Berginski: NFL Color Rush Uniforms Are a Bad Idea
The National Football League’s supposed catering to the color blind could be admirable. But the way they’ve experimented with it, from conception to implementation, has been nothing short of terrible.
This year the NFL unveiled their monochromatic “color rush” uniforms, and they’ve appeared in a few games. The league wants all 32 teams to wear them for all Thursday night games next year.
The NFL has screwed up its handling of domestic violence and drug abuse incidents; concussions and player safety; and godawful officiating. You’d think a uniform would be the last thing they’d screw up.
And yet, somehow, they managed to do just that. When the Buffalo Bills played the N.Y. Jets, the Bills played in monochromatic red and the Jets in green. Do you see where this is going? No? Allow me to show you, or tell you. (I never know what to put in these things.) Eight percent of men and 0.5 percent of women with Northern European ancestry are red-green color blind. Because there are red and green uniforms, those with that type of color blindness wouldn’t be able to tell which team is which. Not to mention, any viewers in Tampa Bay, Fla., who are color blind won’t be seeing the Buccaneers’ new red uniforms when they play the St. Louis Rams on Dec. 17.
The Jacksonville Jaguars played the Tennessee Titans, and both played in color rush uniforms too. The Jaguars had this putrid color that’s supposed to be gold, and the Titans had blue. On Thanksgiving Day the Cowboys will play in white and the Carolina Panthers will play in all blue.
This may not seem like a problem considering only one in 10,000 are blue-yellow color blind. (Which is a bit of a misnomer, technically it would be blue-green colorblindness.) But there are quite a few teams who use blue as one of their colors: the Indianapolis Colts, the Carolina Panthers, the Dallas Cowboys (although they’ll be white), the N.Y. Giants. There are quite a few teams that use yellow/gold as one of their colors too: the Pittsburgh Steelers, Minnesota Vikings, the Green Bay Packers (who also have green too, by the way). How many shades of blue, red, green or yellow are there? How many teams will have to wear all white or all black?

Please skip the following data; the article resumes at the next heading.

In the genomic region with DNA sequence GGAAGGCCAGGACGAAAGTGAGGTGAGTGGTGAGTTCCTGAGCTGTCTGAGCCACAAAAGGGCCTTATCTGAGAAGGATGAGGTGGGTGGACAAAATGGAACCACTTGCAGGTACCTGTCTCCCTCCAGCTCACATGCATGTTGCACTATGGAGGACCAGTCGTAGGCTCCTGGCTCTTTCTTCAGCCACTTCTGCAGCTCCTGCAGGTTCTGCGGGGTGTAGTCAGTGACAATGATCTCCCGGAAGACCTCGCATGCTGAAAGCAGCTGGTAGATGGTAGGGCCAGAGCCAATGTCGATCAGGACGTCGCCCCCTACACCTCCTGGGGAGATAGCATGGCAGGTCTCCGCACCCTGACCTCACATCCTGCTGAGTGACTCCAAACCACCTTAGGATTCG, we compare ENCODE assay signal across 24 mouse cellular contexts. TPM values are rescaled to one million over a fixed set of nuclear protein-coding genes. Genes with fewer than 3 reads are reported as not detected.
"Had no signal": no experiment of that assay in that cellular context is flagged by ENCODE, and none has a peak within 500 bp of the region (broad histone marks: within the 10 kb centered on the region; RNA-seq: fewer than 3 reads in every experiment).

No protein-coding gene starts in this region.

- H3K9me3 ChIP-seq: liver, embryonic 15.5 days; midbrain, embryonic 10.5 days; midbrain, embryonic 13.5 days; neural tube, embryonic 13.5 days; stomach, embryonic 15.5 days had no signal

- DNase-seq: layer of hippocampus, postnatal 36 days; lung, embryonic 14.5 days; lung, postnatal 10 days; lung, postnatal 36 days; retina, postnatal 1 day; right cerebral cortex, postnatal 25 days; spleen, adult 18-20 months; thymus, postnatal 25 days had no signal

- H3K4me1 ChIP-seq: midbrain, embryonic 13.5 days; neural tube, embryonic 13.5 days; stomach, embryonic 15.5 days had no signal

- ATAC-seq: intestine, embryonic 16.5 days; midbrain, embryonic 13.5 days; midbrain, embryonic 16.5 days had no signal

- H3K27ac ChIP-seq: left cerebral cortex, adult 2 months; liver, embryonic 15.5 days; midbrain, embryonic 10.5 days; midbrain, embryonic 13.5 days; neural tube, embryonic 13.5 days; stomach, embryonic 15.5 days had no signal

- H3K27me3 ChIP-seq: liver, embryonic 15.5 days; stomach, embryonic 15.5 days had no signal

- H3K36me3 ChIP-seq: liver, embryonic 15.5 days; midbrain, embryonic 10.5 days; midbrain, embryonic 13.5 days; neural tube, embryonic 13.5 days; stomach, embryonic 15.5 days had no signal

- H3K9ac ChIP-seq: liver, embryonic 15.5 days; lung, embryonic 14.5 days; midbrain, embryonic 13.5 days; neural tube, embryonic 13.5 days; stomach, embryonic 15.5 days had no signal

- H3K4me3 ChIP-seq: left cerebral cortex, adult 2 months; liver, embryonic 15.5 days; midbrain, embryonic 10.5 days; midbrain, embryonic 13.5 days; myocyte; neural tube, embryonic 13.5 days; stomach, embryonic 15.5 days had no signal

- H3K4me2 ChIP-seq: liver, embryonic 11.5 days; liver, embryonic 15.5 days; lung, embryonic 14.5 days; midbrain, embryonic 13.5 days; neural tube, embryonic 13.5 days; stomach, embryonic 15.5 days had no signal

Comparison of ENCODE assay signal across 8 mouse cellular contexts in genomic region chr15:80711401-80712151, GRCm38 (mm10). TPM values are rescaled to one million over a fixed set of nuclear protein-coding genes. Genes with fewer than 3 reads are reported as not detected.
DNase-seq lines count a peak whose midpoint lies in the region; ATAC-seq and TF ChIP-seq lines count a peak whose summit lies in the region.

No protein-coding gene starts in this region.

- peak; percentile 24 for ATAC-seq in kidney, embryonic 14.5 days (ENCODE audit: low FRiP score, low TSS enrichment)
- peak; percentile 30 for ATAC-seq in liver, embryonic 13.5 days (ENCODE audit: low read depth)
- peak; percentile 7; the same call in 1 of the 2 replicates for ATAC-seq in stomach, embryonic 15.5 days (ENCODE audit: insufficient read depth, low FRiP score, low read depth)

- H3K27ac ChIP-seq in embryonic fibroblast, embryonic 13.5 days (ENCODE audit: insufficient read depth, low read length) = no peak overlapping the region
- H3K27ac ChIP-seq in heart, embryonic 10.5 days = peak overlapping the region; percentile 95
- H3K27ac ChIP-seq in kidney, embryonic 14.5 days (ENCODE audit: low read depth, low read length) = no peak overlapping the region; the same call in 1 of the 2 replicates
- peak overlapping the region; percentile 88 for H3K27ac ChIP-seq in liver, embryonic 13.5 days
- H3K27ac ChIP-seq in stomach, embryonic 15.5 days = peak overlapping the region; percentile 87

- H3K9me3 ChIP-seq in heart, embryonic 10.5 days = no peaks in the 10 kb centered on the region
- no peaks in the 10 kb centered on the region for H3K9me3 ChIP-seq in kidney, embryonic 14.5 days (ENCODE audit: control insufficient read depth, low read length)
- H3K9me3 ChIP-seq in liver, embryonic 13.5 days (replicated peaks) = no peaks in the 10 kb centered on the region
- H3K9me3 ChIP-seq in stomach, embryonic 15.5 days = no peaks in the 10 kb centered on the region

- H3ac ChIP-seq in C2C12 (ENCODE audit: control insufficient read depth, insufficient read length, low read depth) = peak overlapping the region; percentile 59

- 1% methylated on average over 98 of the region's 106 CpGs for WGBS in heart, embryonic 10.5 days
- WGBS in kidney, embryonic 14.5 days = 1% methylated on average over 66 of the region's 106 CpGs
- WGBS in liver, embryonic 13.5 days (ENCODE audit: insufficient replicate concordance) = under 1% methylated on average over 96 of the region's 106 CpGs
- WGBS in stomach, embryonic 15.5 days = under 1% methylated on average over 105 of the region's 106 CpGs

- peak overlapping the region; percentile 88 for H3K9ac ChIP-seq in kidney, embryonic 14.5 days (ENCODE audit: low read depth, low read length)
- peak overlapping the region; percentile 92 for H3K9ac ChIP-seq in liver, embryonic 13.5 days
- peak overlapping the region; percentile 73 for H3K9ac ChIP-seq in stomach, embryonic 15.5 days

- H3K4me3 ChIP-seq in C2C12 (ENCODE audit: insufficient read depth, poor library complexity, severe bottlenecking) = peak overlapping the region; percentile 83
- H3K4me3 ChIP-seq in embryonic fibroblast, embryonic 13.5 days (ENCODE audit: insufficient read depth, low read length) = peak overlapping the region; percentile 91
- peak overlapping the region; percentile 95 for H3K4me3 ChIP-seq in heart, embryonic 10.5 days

And it will all be for naught for those ultra rare breeds who can’t distinguish any colors at all.
There’s a perception that Thursday night games aren’t as good as Sunday and Monday night games – some of that may be due to quality of play for teams with short weeks. But with color rush uniforms, Thursday nights would be in a category all their own and would have their own uniform protocol. This would create a feeling that Thursday night games are not official.
Aside from how they look, my personal pet peeve is that we’re boiling teams down to primary and secondary colors rather than what are more truer descriptives. You know, like which teams have strong running games and which don’t. Which teams’ defenses give up the most points and which don’t. Which teams have won multiple Super Bowls, and which teams haven’t. Boiling it down to color vs. color takes all the nuance out of a game where even nuances can determine victory or defeat.
Another issue I have is this: If the NFL was doing this for color blind fans, why wasn’t this done years ago? Why do teams have to have so many uniforms? Teams have their home and away uniforms, some of them have “throwback” uniforms (uniforms that are supposed to pay homage to football from the days of old). Now they have another uniform to wear, which means that eventually it will get onto the consumer market. That’s right, the uniforms are another way to make money. While I have no problem with that (making money), it kind of negates any brownie points that were and could’ve been scored by such a maneuver.
(And plus people complaining about the uniforms make the game as much or more than I am makes the game less enjoyable to watch.)
While well-intentioned, the NFL’s experiment in monochrome-colored uniforms is poorly conceived in more ways than one.
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